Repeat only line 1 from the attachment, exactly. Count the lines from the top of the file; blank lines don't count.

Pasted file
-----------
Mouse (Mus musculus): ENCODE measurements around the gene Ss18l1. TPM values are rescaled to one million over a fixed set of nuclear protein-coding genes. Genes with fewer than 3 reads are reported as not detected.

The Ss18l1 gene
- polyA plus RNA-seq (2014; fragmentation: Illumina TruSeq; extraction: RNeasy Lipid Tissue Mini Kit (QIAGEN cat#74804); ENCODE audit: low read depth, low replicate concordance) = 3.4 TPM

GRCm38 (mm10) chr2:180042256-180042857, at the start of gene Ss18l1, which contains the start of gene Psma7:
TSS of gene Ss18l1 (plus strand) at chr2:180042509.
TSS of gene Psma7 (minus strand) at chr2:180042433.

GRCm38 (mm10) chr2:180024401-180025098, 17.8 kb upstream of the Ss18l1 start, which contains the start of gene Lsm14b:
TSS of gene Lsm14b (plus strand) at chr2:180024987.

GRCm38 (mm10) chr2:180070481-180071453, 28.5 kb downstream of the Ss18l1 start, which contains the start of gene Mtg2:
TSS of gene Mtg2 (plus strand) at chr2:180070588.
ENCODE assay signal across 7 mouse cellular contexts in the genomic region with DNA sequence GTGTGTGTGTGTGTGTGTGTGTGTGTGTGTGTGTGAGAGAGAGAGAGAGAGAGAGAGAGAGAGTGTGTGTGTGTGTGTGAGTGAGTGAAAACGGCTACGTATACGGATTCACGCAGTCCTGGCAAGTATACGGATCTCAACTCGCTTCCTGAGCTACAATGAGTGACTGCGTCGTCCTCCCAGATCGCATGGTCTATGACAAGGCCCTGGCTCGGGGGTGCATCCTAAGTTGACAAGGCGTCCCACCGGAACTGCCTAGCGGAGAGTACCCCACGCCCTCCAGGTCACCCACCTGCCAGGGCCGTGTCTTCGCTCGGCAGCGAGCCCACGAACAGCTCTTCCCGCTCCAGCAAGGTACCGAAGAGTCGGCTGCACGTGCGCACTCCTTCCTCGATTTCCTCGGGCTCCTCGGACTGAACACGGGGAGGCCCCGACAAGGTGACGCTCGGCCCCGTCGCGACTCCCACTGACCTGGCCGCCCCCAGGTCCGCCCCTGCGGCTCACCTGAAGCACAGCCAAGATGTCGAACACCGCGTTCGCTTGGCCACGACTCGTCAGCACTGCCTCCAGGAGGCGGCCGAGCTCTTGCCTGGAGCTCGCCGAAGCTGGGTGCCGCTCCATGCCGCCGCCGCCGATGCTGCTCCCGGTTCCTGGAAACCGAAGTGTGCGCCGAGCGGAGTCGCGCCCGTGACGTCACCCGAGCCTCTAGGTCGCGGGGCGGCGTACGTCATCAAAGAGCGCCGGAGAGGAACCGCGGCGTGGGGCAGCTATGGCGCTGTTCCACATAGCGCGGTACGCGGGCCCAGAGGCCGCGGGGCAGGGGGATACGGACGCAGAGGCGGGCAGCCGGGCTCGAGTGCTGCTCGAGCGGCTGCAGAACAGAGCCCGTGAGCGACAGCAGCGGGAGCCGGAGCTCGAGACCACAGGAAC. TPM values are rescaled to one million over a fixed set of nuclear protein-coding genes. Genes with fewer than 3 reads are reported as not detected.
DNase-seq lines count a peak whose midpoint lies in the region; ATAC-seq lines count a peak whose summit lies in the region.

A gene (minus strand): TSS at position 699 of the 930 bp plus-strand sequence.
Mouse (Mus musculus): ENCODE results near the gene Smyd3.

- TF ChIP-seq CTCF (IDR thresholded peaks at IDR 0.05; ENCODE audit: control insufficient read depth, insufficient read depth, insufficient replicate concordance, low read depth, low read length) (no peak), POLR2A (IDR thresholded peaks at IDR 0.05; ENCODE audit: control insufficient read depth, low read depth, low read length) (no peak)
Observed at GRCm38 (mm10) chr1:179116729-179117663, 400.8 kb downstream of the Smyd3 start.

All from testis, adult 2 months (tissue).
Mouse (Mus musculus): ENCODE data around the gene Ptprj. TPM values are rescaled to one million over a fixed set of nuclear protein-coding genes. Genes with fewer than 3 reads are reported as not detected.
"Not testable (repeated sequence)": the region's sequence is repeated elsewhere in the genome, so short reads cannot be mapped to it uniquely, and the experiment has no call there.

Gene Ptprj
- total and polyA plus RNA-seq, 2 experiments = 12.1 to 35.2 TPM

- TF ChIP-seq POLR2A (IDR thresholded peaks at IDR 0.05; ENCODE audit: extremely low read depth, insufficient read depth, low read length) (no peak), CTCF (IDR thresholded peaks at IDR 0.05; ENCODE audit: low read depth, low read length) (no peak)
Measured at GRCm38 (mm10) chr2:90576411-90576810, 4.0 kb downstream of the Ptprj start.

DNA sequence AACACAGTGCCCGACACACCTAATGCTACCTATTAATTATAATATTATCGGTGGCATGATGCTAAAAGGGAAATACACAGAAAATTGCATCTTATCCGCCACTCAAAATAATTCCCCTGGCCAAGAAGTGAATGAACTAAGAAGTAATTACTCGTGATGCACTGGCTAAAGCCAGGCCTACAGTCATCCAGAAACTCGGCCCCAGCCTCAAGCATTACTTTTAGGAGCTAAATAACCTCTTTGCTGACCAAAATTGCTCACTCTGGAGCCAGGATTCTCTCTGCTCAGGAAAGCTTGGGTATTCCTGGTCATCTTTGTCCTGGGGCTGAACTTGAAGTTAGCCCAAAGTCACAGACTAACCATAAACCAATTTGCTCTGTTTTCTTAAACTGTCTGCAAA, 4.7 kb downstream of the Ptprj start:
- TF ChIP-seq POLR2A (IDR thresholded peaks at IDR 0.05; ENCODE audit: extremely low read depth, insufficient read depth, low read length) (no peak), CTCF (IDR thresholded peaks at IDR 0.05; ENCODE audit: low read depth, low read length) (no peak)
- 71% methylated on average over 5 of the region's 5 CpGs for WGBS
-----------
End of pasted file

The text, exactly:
Mouse (Mus musculus): ENCODE measurements around the gene Ss18l1. TPM values are rescaled to one million over a fixed set of nuclear protein-coding genes. Genes with fewer than 3 reads are reported as not detected.